5 Answers

  1. if you read the book carefully, there are these words at the end: “Alice woke up.” it was her dream, and in a dream we really see everything 🙂 I don't think she is a sick girl, just a child with a good imagination and a developed imagination

  2. This is a very classic story of a normal person. In China, for example, it is told like this.

    One day Chuang Tzu dreamed that he was a butterfly-a happy butterfly, fluttering among the flowers to his heart's content and not knowing at all that she was Chuang Tzu. Suddenly, he woke up and saw that he was Chuang Tzu after all. And he didn't know whether he was Chuang Tzu, who had dreamed that he was a butterfly, or whether he was a butterfly who had dreamed that she was Chuang Tzu.

  3. Lewis Carroll was an adherent of LSD and everything described in his works is the fruit of the effects of psychoactive substances on his nervous system. So from his point of view, Alice and everything that happens to her is absolutely normal. But what readers see is already their perception.

  4. I take it your question is about the recent film adaptation? The original literary source has already been well answered, and the film is quite far removed from the original. Alice there seems to be hiding from the annoying reality, as in Narnia; of course, you can assume that this is some kind of allusion to mental illness (it is the Cheshire Cat quotes about insanity that are for some reason most strongly associated with Carroll's Wonderland, although this is incorrect), when a person goes off the rails, unable to withstand the weight of circumstances. But this is Burton, this is fantasy! In his films, everything is kind, serious and instructive – that is, as if in reality (like the same Narnia – after all, it was not a mass psychosis of all four, it was real). I don't recall anyone considering Peter Parker or Harry Potter gone. It's the same here. Fiction, fairy tale, magic, good enough to believe in.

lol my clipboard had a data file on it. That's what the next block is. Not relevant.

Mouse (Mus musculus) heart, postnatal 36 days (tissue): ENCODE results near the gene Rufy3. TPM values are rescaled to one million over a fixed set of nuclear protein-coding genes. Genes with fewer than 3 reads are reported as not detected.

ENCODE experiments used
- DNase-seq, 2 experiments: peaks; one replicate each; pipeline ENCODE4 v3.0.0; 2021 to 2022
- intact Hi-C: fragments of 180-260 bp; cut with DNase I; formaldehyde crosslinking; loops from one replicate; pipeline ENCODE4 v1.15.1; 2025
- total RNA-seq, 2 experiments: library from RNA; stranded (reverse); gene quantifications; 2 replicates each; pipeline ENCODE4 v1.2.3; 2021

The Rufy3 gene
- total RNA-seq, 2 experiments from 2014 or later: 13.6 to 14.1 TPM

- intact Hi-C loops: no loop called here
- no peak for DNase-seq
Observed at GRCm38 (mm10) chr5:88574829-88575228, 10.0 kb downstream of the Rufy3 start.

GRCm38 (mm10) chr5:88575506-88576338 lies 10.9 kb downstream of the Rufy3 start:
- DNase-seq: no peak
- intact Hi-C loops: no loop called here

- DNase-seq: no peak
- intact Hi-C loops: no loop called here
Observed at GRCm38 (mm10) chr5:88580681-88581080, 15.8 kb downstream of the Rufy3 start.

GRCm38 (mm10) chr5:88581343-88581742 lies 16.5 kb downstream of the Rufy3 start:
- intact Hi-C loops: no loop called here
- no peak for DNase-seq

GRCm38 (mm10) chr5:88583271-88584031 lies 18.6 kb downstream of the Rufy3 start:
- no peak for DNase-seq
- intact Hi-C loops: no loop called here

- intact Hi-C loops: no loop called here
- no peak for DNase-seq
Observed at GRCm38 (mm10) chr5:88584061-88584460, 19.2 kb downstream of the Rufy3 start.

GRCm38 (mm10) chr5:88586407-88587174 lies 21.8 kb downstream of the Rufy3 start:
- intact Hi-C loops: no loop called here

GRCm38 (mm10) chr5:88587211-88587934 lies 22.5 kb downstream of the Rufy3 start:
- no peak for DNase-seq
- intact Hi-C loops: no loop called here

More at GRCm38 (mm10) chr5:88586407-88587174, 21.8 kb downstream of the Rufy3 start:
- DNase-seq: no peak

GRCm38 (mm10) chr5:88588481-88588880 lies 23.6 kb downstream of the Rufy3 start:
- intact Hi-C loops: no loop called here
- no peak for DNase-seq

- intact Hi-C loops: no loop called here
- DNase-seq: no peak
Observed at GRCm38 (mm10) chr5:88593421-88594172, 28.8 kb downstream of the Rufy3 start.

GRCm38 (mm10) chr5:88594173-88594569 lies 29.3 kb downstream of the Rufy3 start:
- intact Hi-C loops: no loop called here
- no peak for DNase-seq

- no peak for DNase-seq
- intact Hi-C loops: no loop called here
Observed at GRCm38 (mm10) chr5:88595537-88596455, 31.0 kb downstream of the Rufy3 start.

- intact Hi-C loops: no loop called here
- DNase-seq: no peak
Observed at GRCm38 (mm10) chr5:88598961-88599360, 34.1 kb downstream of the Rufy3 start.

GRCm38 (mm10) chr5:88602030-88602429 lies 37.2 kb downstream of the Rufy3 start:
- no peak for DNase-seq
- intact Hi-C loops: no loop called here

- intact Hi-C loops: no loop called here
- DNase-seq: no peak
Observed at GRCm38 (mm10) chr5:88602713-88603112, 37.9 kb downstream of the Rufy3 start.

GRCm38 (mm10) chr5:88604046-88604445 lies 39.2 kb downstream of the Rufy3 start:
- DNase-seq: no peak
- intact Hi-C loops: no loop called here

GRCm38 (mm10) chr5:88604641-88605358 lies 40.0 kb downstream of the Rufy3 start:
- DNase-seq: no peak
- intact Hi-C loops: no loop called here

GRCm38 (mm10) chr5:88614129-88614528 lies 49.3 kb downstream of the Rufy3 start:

5. Alice was just normal, unlike everyone else ) Of course, you can say that this is the first sign of mental illness, but this is not exactly what Carroll meant. He took a smart, sensible girl, brought up in the best traditions of that time — and plunged her into a world of absurdity, where all the laws instilled and learned by her do not work. She tries hard to apply them, but they still don't work. Alice is a girl with perfect logic (although her head is a bit of a mess), but in Wonderland there is no logic. It was a fun experiment on the part of the mathematician and logician Carroll, and the readers fell in love with it so much, because everyone was on Alice's side — just as outraged by the absurdity of what was happening — and just as much they liked it in the end. A smart person always likes it when they break patterns beautifully, but we won't talk about stupid ones.

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